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Joanna Miller

By:
Joanna M. Miller, Ed.D. Dean of Distance Education at Contra Costa Community College District
Scott Hubbard, Math Professor and TLC Chair at Los Medanos College

A group of 30 faculty in myriad disciplines from across the Contra Costa Community College District (4CD) came together June 4 to create, curate and implement open educational resources in their classes. The five-hour OER Hackathon, sponsored by the LibreTexts OER US Department of Education grant, enabled instructors and librarians to work collaboratively as well as independently in a day designed to minimize presentations and maximize results.

Diablo Valley College English Professor Anne Kingsley opened with a brief introduction and OER overview, where she provided multiple resources for faculty to peruse. LibreTexts founder Dr. Delmar Larson, a University of California Davis chemistry professor, followed with a quick walk-through of that site. At tables that buzzed with communal work, with lunch delivered in giant salad bowls and pizza boxes, faculty put their heads down and went to work. Los Medanos College Math Professor Scott Hubbard, who helped develop and offer fully free math classes at the Brentwood center, cruised among the tables, offering encouragement, expertise, and tips for a program that helps makes college affordable to all. “There’s so much OER out there right now for some courses, that a lot of the work is just curating and collecting them all into an easy-to-use format, which LibreText helps with. These faculty will end up saving their students tens of thousands of dollars in the fall and beyond, and we’re happy that the OER Hackathon gave them an opportunity to do that work.”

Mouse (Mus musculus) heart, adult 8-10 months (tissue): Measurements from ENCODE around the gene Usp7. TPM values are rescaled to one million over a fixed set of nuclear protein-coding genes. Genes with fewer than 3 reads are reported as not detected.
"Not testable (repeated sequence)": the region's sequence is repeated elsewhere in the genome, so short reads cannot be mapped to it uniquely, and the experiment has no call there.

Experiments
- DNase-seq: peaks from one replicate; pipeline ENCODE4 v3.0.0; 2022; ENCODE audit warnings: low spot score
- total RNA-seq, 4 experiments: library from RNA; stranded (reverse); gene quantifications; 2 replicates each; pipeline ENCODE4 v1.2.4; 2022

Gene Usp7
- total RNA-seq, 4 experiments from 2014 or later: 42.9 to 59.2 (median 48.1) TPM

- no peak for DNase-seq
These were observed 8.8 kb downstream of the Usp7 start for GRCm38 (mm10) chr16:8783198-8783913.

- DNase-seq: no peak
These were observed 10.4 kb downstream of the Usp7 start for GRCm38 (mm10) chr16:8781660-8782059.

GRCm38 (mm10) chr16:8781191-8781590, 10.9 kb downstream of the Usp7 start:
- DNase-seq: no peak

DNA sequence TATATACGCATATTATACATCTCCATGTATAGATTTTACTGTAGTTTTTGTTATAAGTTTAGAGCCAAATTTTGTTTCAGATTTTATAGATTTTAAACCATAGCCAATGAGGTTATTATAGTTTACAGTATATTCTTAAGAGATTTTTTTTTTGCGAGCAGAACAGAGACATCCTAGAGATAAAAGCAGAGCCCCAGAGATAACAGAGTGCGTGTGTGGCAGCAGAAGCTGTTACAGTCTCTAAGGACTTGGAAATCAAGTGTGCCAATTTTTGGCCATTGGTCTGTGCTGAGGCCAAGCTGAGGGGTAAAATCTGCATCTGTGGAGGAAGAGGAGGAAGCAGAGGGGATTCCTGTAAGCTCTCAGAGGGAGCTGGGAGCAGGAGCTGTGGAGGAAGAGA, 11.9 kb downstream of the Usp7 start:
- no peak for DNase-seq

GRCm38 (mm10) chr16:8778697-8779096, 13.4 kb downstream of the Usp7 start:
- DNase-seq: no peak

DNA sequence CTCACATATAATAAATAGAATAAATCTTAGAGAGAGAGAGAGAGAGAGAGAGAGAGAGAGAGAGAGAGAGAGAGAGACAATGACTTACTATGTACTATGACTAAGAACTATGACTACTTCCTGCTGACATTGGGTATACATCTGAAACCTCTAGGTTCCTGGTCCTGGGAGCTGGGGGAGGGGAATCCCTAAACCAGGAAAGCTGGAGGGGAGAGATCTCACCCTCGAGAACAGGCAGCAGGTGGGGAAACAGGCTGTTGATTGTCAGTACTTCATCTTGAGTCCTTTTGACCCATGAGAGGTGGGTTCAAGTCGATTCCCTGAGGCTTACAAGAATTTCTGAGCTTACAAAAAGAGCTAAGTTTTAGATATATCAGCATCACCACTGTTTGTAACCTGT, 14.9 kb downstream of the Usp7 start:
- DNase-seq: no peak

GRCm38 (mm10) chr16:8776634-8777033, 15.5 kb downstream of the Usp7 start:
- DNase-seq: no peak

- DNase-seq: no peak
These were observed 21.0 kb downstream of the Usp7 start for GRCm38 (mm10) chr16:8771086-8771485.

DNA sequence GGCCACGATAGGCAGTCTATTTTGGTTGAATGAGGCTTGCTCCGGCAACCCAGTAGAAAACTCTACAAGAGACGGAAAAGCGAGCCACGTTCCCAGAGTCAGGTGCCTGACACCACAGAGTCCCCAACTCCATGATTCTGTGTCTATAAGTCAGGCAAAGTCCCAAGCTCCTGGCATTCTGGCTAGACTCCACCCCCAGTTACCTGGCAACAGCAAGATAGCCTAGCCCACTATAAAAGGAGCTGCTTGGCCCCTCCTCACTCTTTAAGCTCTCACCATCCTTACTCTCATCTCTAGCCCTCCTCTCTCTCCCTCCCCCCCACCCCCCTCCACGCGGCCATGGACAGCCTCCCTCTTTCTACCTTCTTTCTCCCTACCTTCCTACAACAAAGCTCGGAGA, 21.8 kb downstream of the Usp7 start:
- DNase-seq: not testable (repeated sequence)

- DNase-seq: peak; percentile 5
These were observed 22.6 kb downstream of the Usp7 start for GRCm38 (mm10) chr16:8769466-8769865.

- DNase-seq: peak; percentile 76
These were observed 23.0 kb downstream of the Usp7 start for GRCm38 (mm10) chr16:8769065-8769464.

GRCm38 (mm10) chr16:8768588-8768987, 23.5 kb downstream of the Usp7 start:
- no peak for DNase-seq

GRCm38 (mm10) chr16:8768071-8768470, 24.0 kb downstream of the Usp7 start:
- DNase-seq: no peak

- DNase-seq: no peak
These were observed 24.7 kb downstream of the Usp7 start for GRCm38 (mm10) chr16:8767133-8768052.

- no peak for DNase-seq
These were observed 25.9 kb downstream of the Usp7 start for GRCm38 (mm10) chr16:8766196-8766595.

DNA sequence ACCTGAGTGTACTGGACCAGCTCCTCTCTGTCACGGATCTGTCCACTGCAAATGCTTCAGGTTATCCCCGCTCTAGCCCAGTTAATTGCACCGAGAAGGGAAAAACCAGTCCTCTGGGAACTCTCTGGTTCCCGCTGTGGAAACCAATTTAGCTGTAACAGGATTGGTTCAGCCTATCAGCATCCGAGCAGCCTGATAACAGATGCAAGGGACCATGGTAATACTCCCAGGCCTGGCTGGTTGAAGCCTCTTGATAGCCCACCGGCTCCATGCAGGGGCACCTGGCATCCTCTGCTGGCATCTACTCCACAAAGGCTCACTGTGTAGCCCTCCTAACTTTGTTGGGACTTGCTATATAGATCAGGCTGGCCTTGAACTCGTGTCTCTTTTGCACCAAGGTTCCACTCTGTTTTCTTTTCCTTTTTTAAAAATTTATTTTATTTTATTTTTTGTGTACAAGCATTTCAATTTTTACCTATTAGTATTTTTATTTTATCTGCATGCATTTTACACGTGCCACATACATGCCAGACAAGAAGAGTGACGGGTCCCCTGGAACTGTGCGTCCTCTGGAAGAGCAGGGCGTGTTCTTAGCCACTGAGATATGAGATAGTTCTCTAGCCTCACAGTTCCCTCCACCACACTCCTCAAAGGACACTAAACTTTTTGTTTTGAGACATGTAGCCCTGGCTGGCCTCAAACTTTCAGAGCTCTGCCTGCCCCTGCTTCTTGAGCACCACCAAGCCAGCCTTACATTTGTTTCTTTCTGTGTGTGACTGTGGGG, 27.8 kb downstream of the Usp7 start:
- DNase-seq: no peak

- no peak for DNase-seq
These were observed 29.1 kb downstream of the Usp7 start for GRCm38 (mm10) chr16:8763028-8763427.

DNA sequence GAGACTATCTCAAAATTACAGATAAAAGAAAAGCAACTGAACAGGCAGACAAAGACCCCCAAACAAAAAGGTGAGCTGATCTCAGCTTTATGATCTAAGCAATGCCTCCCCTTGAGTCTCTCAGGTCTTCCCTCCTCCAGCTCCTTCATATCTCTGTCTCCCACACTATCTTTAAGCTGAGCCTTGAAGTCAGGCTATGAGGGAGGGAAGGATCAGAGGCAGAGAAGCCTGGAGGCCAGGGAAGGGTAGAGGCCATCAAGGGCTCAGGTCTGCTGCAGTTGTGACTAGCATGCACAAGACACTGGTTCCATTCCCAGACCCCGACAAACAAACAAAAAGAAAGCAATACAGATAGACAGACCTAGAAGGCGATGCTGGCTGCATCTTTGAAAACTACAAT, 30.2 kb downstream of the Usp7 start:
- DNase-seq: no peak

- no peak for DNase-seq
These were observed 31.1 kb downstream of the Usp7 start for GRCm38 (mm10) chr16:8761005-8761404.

By the end of the day, as faculty shared their discoveries and accomplishments, pride turned out to be one of the results. A few had found and added existing resources to their class sites. Others located some resources that they wanted to combine. Others plotted their path to create and implement their own. And many discovered new collaborations with librarians or other faculty from sister colleges or like disciplines. Students who attended a Feb. 22 district OER event said that they believed that teachers who use OER in their classes care more about their students. Those students would have surely felt the love at the Hackathon, where faculty worked through a Friday to make learning more affordable for their students.

 

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